Geology is the study of earth, the materials of which it is made, the structure of those materials and the effects of the natural forces acting upon them and is important to civil engineering because all work performed by civil engineers involves earth and its features. Fundamental understanding of geology is so important that it is a requirement in university-level civil engineering programs.Know More
Civil engineering is the branch of engineering that deals with the design, construction and maintenance of roads, bridges, large buildings, airports, ports, subways, dams, mines and other large-scale developments. It is one of the oldest branches of engineering. Many of the world's great monuments, including the pyramids, the structures of ancient Greece and Rome and the modern steel and glass skyscrapers found around the world, are the result of the successful marriage of civil engineering and geology.
For a civil engineering project to be successful, the engineers must understand the land upon which the project rests. Geologists study the land to determine whether it is stable enough to support the proposed project. They also study water patterns to determine if a particular site is prone to flooding. Some civil engineers use geologists to examine rocks for important metals, oil, natural gas and ground water.Learn more about Geology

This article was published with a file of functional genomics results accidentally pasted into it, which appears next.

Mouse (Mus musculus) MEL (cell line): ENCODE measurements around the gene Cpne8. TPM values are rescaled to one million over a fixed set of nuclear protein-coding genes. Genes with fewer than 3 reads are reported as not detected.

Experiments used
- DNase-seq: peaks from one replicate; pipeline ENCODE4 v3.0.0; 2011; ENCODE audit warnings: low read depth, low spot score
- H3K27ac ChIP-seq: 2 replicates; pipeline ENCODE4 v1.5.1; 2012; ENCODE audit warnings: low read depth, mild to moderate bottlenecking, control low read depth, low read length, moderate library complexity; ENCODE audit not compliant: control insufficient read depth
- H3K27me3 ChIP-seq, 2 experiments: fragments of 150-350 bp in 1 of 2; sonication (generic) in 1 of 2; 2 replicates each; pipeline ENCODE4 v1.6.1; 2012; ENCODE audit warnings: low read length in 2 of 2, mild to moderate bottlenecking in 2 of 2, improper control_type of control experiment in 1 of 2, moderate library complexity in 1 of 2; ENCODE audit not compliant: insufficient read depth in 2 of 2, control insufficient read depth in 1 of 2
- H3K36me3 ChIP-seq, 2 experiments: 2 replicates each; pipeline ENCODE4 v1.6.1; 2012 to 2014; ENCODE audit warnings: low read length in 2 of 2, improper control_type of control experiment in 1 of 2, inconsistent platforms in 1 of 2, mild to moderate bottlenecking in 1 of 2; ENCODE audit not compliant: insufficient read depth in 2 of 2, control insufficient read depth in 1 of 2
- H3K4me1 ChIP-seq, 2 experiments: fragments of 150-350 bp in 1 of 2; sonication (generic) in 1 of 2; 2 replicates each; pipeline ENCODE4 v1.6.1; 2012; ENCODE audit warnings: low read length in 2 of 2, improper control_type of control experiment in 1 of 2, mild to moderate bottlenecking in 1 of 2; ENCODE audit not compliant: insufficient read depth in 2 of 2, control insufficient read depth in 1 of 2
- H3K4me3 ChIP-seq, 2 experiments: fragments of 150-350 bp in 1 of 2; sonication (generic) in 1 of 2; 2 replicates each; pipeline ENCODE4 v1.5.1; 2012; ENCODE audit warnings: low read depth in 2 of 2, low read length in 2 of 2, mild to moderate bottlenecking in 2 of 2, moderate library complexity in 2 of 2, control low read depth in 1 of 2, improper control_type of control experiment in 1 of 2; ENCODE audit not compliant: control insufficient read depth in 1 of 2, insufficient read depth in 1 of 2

There are three basic rock types that make up the geology of the Earth. They are igneous rocks, sedimentary rocks and metamorphic rocks. The rock type is defined by the way the rocks were created.Full Answer >
The study of rocks is known as geology. Scientists who study rocks are known as geologists. There are several subdivisions of geology, with different designations for researchers who study the individual disciplines.Full Answer >
Exfoliation geology is a type of rock weathering where the rock's layers peel off in whole sheets instead of grain by grain. Large-scale exfoliation occurs due to the mechanics of gravity on a curved surface, while small-scale exfoliation is due to chemical weathering.Full Answer >
In geology, uplift refers to a considerable vertical movement of the Earth's crust and is one of the primary factors in the formation of mountains and other prominent landscape features. Some of the more spectacular examples of uplifts in the Earth's crust are the results of tectonic plate interactions that are involved in the process called orogenesis. Major mountain ranges, such as the Alps, were produced by the orogenic uplift resulting from a collision of one continental plate with another.Full Answer >